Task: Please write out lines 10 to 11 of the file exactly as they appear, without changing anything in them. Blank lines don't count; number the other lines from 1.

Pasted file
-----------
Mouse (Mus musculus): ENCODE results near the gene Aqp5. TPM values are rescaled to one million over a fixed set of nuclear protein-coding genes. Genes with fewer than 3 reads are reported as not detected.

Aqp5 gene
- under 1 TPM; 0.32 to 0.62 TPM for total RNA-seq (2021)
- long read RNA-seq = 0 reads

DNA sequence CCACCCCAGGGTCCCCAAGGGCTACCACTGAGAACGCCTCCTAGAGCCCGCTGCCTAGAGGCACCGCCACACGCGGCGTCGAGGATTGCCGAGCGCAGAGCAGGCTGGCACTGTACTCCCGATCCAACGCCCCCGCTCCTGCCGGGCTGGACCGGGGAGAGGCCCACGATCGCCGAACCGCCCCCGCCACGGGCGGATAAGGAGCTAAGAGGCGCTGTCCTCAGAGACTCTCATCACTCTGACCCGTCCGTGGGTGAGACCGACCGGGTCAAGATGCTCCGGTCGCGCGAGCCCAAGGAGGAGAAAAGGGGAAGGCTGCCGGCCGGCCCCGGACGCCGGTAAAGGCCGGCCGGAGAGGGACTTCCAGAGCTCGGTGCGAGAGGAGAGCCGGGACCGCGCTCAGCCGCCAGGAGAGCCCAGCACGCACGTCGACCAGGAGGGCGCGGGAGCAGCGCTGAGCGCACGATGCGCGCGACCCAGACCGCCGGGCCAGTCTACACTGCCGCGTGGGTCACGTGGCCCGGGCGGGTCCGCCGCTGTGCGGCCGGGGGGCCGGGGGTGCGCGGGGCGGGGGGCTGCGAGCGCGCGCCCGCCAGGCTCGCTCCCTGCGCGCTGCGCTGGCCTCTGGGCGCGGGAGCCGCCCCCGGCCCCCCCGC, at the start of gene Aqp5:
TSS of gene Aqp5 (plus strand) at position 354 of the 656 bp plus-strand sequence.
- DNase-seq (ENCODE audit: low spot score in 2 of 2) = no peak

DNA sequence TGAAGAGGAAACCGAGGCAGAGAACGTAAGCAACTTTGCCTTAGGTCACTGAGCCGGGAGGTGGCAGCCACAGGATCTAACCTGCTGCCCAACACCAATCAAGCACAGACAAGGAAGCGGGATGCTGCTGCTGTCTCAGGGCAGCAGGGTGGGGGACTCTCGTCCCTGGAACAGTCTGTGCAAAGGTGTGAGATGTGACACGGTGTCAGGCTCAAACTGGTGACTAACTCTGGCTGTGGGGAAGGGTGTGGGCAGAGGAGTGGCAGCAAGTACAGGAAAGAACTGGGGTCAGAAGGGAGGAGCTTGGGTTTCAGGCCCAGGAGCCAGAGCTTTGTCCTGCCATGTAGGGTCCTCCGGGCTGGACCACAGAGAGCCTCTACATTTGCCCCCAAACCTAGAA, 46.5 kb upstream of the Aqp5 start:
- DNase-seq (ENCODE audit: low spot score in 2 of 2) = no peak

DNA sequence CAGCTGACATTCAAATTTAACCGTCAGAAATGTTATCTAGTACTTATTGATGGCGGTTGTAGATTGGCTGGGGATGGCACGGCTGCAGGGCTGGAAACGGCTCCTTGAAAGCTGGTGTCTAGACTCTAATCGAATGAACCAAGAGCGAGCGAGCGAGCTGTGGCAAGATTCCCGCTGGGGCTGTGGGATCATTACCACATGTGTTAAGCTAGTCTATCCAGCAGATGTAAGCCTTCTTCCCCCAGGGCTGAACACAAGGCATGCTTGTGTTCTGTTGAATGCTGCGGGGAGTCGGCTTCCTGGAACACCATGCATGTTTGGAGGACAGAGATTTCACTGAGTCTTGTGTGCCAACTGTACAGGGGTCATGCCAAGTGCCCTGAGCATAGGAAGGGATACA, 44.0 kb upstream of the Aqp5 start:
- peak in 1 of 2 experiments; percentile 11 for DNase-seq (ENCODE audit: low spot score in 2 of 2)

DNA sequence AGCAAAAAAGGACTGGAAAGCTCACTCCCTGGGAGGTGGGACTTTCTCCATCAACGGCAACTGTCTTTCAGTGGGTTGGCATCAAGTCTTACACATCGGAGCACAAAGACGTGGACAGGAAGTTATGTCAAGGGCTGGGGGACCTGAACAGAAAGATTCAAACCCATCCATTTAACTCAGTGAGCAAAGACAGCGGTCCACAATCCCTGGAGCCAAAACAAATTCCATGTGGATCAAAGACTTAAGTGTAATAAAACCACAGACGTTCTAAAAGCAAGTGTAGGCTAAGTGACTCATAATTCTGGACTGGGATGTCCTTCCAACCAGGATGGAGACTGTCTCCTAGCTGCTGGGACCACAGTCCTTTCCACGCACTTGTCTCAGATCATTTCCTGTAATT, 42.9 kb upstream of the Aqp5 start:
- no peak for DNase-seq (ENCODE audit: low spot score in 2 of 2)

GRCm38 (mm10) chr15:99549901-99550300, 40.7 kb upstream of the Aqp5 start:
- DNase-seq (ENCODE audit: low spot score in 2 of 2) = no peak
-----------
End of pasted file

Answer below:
DNA sequence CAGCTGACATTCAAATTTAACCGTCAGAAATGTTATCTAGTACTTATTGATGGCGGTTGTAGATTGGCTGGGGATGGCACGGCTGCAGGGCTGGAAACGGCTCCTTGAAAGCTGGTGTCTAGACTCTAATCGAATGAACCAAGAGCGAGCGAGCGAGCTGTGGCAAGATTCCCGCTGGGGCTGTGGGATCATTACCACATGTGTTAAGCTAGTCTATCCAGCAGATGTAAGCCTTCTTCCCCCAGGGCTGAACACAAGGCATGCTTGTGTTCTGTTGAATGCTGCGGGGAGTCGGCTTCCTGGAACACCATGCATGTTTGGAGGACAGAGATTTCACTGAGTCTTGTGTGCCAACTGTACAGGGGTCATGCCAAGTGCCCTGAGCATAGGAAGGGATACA, 44.0 kb upstream of the Aqp5 start:
- peak in 1 of 2 experiments; percentile 11 for DNase-seq (ENCODE audit: low spot score in 2 of 2)